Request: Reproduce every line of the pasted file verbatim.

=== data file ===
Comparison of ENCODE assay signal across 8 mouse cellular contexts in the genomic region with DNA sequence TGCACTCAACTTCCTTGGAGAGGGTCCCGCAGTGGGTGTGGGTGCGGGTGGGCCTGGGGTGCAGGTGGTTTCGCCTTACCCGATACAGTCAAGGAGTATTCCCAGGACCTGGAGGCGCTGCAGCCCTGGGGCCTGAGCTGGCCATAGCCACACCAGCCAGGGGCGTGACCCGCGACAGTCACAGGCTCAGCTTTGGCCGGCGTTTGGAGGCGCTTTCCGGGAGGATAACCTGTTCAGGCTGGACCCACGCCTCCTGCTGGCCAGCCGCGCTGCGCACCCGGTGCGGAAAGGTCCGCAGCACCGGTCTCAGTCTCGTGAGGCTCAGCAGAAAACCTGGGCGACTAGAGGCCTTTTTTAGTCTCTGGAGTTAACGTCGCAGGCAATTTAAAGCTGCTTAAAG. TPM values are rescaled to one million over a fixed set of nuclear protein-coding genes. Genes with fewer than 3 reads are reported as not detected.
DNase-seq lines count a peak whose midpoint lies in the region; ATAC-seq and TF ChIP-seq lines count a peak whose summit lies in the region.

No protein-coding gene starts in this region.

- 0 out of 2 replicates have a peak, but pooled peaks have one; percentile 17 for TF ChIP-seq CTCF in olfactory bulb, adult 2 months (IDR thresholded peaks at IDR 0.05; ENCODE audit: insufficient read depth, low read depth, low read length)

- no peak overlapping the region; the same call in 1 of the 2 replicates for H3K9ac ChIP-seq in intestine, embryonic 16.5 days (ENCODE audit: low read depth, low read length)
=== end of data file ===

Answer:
Comparison of ENCODE assay signal across 8 mouse cellular contexts in the genomic region with DNA sequence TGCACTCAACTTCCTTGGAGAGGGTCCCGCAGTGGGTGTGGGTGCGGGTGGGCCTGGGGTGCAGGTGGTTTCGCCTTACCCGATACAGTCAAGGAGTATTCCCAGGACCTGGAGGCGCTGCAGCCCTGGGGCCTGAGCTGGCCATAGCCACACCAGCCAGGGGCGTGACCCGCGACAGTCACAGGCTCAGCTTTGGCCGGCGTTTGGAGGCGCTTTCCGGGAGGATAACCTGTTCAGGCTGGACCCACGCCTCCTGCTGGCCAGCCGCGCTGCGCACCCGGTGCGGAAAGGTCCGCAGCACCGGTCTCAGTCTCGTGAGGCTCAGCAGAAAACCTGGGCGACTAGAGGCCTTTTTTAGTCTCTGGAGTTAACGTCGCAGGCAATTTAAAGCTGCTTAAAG. TPM values are rescaled to one million over a fixed set of nuclear protein-coding genes. Genes with fewer than 3 reads are reported as not detected.
DNase-seq lines count a peak whose midpoint lies in the region; ATAC-seq and TF ChIP-seq lines count a peak whose summit lies in the region.

No protein-coding gene starts in this region.

- 0 out of 2 replicates have a peak, but pooled peaks have one; percentile 17 for TF ChIP-seq CTCF in olfactory bulb, adult 2 months (IDR thresholded peaks at IDR 0.05; ENCODE audit: insufficient read depth, low read depth, low read length)

- no peak overlapping the region; the same call in 1 of the 2 replicates for H3K9ac ChIP-seq in intestine, embryonic 16.5 days (ENCODE audit: low read depth, low read length)